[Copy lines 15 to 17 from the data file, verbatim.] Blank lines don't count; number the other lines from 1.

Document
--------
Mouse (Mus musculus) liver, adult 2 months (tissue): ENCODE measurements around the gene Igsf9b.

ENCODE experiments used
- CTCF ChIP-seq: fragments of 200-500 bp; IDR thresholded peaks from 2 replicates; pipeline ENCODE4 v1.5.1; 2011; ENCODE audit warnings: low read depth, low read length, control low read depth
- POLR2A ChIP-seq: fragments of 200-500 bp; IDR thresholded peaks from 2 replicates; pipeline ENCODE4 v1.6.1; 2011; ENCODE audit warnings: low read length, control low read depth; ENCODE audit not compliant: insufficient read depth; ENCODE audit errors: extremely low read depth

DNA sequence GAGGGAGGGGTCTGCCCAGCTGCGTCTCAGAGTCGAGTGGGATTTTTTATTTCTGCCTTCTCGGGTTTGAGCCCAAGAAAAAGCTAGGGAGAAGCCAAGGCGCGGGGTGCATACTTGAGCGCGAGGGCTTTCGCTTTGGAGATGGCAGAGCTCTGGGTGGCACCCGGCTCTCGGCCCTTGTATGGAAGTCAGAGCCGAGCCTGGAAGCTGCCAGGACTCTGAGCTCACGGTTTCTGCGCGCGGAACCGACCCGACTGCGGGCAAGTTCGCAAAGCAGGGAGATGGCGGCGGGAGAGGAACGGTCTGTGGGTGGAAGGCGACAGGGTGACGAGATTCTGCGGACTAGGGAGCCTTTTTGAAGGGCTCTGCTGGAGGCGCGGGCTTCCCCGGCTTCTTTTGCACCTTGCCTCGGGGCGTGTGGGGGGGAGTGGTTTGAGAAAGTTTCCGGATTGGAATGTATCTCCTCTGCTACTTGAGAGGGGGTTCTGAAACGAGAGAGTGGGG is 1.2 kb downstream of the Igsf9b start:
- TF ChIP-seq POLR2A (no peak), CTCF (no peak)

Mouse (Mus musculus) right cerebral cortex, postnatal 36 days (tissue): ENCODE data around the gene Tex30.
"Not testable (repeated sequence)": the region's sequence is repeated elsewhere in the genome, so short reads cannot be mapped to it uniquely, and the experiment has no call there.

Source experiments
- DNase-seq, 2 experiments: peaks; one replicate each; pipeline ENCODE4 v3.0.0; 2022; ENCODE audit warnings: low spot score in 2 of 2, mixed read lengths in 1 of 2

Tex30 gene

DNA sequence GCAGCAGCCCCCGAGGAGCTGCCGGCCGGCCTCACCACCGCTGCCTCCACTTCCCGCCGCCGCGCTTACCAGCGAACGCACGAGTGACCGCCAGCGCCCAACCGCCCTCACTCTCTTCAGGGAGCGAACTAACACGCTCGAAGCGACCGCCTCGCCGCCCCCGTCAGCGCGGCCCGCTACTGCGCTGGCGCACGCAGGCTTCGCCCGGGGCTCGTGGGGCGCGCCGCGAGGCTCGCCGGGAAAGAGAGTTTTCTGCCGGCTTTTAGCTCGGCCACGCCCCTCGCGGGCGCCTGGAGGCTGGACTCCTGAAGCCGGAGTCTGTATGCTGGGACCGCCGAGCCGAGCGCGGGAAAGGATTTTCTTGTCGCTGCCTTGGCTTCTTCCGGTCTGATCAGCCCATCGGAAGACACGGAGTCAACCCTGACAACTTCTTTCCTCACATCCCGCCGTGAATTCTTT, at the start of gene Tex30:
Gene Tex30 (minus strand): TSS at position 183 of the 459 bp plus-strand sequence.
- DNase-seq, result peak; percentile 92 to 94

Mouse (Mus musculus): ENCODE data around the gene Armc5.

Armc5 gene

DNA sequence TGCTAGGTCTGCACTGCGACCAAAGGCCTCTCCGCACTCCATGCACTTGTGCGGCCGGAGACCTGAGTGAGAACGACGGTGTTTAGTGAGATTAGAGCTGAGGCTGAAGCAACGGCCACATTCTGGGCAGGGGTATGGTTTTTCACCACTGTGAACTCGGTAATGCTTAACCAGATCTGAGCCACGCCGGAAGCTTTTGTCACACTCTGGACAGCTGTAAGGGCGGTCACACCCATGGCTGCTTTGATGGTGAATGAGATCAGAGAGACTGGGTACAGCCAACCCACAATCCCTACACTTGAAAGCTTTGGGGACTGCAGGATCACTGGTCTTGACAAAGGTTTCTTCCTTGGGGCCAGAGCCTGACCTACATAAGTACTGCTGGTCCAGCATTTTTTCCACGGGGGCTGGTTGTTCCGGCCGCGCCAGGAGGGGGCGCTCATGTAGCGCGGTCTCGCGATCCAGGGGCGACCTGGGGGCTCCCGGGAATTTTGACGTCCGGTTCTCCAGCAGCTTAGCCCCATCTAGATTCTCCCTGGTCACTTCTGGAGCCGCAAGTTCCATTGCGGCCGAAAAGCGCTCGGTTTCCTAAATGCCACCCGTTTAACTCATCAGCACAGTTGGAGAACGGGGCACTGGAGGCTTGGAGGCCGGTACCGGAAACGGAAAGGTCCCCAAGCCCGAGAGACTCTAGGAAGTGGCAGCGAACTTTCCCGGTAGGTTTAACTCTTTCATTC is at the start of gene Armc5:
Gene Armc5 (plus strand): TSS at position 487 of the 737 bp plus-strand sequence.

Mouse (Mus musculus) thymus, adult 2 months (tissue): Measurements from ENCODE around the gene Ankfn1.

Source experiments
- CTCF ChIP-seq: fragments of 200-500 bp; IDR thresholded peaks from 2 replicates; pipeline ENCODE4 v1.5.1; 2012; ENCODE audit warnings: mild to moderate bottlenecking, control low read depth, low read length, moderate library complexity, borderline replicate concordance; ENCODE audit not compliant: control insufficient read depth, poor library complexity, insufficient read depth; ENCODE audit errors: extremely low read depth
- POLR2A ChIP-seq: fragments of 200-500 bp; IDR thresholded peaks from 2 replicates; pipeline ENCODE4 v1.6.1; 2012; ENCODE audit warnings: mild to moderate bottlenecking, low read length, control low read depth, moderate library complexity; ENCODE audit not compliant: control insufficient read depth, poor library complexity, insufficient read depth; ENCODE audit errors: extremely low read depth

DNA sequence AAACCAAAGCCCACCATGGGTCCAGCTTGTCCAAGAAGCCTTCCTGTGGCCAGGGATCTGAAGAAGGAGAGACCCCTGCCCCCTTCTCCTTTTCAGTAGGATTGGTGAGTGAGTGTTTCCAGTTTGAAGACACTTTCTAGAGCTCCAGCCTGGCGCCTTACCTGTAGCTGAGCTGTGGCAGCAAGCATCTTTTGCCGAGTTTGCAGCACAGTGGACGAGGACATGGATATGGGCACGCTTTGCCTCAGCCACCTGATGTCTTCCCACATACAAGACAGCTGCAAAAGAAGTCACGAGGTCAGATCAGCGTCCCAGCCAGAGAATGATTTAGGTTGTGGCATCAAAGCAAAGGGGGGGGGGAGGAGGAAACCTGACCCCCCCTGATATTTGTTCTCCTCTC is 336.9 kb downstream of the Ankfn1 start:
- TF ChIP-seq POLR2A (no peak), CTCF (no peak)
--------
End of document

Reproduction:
Mouse (Mus musculus): ENCODE data around the gene Armc5.

Armc5 gene

DNA sequence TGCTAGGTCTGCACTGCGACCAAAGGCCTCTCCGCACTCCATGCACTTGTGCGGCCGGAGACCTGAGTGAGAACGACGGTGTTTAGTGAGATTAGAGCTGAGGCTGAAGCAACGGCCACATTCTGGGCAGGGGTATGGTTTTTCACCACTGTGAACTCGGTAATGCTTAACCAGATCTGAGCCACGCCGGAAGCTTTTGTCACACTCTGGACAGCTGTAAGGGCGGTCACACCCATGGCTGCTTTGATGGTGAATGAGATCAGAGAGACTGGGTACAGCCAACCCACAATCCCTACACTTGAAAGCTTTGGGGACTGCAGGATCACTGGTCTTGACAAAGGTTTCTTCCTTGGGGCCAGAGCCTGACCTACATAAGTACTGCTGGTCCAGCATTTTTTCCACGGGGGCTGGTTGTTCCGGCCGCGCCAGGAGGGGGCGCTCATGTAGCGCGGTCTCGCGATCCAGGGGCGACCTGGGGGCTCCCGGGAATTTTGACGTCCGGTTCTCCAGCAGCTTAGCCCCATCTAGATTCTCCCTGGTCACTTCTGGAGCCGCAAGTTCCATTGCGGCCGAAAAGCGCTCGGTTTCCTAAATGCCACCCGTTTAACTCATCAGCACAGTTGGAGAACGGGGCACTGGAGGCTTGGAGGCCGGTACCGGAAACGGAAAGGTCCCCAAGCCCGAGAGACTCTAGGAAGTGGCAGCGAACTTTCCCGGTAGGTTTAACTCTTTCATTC is at the start of gene Armc5: